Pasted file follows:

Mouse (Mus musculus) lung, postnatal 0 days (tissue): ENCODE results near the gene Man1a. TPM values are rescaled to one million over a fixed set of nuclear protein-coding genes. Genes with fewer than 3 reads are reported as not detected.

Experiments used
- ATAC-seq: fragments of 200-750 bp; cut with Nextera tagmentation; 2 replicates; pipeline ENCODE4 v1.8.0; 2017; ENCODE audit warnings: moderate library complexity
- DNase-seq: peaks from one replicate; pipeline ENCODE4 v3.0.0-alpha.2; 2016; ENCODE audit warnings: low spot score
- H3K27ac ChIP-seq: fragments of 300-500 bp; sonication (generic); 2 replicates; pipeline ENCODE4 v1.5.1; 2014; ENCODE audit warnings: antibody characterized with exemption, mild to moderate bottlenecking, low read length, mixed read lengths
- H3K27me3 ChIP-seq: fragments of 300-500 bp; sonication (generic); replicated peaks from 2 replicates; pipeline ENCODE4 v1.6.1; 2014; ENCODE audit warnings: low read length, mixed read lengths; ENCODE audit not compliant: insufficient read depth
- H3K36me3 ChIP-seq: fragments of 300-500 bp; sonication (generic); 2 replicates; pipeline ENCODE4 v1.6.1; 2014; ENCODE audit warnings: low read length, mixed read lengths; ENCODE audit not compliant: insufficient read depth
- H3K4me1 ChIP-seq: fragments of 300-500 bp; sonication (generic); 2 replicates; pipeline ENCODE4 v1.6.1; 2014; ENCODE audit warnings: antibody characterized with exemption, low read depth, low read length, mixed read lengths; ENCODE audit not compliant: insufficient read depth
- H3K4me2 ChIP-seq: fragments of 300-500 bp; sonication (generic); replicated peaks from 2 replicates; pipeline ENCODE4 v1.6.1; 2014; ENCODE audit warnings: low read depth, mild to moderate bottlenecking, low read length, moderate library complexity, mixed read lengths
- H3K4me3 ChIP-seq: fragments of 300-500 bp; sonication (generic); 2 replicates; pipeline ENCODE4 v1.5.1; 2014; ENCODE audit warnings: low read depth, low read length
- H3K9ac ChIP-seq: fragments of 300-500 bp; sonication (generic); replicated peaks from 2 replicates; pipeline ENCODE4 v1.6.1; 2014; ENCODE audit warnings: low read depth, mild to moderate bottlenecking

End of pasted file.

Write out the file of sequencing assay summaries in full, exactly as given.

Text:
Mouse (Mus musculus) lung, postnatal 0 days (tissue): ENCODE results near the gene Man1a. TPM values are rescaled to one million over a fixed set of nuclear protein-coding genes. Genes with fewer than 3 reads are reported as not detected.

Experiments used
- ATAC-seq: fragments of 200-750 bp; cut with Nextera tagmentation; 2 replicates; pipeline ENCODE4 v1.8.0; 2017; ENCODE audit warnings: moderate library complexity
- DNase-seq: peaks from one replicate; pipeline ENCODE4 v3.0.0-alpha.2; 2016; ENCODE audit warnings: low spot score
- H3K27ac ChIP-seq: fragments of 300-500 bp; sonication (generic); 2 replicates; pipeline ENCODE4 v1.5.1; 2014; ENCODE audit warnings: antibody characterized with exemption, mild to moderate bottlenecking, low read length, mixed read lengths
- H3K27me3 ChIP-seq: fragments of 300-500 bp; sonication (generic); replicated peaks from 2 replicates; pipeline ENCODE4 v1.6.1; 2014; ENCODE audit warnings: low read length, mixed read lengths; ENCODE audit not compliant: insufficient read depth
- H3K36me3 ChIP-seq: fragments of 300-500 bp; sonication (generic); 2 replicates; pipeline ENCODE4 v1.6.1; 2014; ENCODE audit warnings: low read length, mixed read lengths; ENCODE audit not compliant: insufficient read depth
- H3K4me1 ChIP-seq: fragments of 300-500 bp; sonication (generic); 2 replicates; pipeline ENCODE4 v1.6.1; 2014; ENCODE audit warnings: antibody characterized with exemption, low read depth, low read length, mixed read lengths; ENCODE audit not compliant: insufficient read depth
- H3K4me2 ChIP-seq: fragments of 300-500 bp; sonication (generic); replicated peaks from 2 replicates; pipeline ENCODE4 v1.6.1; 2014; ENCODE audit warnings: low read depth, mild to moderate bottlenecking, low read length, moderate library complexity, mixed read lengths
- H3K4me3 ChIP-seq: fragments of 300-500 bp; sonication (generic); 2 replicates; pipeline ENCODE4 v1.5.1; 2014; ENCODE audit warnings: low read depth, low read length
- H3K9ac ChIP-seq: fragments of 300-500 bp; sonication (generic); replicated peaks from 2 replicates; pipeline ENCODE4 v1.6.1; 2014; ENCODE audit warnings: low read depth, mild to moderate bottlenecking